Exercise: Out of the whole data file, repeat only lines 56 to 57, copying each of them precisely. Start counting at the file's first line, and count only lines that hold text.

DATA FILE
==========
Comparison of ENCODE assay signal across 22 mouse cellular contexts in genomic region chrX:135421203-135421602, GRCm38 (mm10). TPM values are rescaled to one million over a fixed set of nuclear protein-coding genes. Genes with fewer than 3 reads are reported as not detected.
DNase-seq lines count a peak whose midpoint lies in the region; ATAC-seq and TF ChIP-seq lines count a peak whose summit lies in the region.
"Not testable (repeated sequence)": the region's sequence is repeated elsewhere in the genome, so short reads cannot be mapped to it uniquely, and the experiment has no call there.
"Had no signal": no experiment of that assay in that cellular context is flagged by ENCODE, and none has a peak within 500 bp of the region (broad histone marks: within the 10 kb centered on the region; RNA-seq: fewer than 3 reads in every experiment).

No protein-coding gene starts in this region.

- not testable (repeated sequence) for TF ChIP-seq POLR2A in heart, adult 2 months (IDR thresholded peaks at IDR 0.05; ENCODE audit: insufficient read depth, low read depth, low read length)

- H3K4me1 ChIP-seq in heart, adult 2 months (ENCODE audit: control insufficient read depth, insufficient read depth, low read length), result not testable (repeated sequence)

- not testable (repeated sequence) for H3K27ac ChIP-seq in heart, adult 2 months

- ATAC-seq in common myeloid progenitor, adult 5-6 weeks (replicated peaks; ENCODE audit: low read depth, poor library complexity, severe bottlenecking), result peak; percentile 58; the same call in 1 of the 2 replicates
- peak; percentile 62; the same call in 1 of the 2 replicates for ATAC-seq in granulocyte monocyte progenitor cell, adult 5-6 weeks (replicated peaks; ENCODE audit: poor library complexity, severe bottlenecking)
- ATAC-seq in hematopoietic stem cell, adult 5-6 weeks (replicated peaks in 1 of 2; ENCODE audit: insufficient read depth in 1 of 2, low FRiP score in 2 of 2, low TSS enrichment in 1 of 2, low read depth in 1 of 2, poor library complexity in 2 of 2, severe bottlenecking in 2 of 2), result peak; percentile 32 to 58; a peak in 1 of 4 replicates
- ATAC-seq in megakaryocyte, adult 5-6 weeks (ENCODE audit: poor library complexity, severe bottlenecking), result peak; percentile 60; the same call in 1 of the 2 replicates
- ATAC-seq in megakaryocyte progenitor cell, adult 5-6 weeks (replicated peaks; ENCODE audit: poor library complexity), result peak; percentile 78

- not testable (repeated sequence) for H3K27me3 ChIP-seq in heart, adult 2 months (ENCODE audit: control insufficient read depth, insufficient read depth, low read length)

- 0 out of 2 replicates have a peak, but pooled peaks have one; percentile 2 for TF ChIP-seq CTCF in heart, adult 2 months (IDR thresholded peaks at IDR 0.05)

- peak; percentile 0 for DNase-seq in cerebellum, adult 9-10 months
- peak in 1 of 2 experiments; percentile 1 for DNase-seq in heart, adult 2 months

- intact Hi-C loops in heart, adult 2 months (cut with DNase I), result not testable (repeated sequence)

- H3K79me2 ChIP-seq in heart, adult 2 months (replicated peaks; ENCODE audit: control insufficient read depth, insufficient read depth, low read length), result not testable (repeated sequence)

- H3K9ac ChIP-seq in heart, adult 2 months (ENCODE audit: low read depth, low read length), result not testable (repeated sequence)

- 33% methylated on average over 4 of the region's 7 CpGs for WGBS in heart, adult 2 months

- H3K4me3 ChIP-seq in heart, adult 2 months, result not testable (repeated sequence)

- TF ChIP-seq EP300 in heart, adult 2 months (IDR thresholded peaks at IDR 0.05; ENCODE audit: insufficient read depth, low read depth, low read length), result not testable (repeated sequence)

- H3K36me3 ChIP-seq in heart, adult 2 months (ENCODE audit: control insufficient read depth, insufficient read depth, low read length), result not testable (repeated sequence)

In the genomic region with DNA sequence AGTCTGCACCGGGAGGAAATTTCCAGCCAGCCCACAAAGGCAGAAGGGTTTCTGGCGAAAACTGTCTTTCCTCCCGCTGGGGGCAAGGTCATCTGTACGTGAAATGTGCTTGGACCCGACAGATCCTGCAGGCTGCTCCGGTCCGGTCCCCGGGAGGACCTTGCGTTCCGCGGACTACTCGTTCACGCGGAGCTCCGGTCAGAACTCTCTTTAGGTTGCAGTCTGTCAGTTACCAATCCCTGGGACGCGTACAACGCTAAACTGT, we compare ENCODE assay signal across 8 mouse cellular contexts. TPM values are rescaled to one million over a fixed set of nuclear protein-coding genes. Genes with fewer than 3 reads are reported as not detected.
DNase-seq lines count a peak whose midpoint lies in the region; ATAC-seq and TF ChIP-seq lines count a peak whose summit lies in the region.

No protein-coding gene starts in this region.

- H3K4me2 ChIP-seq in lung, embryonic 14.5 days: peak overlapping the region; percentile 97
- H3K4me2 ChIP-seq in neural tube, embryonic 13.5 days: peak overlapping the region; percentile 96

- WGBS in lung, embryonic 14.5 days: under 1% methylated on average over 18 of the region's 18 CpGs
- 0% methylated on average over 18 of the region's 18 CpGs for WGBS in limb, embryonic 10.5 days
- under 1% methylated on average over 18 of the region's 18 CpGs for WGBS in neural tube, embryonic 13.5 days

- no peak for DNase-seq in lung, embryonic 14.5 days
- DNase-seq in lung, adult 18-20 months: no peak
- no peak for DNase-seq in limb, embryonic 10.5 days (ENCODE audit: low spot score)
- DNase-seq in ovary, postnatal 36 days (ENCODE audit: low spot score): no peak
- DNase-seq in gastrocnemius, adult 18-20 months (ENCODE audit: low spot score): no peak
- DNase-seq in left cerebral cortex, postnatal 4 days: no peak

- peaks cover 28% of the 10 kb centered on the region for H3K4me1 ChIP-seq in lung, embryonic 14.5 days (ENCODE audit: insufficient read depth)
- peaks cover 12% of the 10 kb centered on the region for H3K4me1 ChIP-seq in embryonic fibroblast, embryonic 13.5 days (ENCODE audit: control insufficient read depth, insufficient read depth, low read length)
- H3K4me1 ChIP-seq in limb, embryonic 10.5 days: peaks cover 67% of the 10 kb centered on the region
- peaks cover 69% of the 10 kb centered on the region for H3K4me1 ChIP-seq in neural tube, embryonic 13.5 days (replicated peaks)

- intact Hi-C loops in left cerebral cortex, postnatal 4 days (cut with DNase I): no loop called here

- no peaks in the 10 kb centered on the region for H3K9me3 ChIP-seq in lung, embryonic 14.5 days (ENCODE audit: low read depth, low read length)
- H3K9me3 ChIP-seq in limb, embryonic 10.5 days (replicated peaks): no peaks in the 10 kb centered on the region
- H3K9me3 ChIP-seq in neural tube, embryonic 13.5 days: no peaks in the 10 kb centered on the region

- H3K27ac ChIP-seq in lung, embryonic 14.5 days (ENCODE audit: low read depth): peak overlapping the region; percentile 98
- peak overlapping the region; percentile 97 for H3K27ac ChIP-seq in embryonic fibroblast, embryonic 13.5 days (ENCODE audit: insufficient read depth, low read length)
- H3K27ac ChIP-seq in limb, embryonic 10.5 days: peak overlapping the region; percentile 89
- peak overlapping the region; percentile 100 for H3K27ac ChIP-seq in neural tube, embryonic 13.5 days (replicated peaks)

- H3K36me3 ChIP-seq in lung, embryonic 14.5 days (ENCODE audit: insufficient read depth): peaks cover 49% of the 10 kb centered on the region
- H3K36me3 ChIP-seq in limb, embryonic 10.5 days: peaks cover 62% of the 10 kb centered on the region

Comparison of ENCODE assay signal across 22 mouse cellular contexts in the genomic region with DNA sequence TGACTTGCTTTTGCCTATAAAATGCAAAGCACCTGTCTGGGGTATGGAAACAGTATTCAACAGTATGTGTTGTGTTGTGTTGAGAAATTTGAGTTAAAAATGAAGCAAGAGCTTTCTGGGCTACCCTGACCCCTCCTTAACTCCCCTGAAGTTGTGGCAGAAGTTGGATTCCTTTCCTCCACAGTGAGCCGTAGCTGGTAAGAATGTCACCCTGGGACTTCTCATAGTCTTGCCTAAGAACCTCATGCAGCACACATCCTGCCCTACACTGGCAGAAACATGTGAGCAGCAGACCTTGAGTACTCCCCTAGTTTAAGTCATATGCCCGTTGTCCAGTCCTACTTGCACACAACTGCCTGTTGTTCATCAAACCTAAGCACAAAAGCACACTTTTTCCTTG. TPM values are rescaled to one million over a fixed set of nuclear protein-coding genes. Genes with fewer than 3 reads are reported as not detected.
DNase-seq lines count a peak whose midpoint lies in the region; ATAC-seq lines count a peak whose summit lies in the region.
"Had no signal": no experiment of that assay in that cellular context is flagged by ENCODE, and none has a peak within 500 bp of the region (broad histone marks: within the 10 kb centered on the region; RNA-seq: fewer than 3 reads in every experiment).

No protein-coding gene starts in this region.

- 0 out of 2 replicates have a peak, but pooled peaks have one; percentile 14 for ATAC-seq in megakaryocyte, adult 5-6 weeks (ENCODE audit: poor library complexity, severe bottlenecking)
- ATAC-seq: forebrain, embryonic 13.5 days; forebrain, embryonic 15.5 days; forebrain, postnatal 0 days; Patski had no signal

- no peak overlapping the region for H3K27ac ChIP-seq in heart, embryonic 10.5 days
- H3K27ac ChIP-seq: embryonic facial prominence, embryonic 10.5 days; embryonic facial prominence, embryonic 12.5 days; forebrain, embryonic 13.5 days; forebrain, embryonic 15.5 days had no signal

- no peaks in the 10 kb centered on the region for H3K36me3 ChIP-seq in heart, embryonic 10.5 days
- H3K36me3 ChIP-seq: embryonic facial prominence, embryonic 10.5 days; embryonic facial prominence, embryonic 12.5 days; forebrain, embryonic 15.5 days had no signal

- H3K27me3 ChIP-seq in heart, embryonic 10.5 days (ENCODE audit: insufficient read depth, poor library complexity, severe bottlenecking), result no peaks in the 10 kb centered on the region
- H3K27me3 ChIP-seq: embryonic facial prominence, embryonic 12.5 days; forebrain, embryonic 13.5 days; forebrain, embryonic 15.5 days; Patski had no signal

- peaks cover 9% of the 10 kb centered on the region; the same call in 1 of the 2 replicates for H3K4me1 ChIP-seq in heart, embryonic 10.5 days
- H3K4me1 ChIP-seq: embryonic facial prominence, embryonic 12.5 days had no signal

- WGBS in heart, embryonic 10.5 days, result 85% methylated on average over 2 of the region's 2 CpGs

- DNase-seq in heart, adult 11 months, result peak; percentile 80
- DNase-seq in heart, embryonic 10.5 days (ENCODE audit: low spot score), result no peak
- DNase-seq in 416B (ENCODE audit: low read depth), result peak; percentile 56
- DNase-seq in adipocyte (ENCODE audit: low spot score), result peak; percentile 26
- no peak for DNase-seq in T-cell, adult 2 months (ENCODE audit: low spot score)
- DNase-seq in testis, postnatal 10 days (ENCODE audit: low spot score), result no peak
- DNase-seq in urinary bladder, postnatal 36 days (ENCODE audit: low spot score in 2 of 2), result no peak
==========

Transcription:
No protein-coding gene starts in this region.

- 0 out of 2 replicates have a peak, but pooled peaks have one; percentile 14 for ATAC-seq in megakaryocyte, adult 5-6 weeks (ENCODE audit: poor library complexity, severe bottlenecking)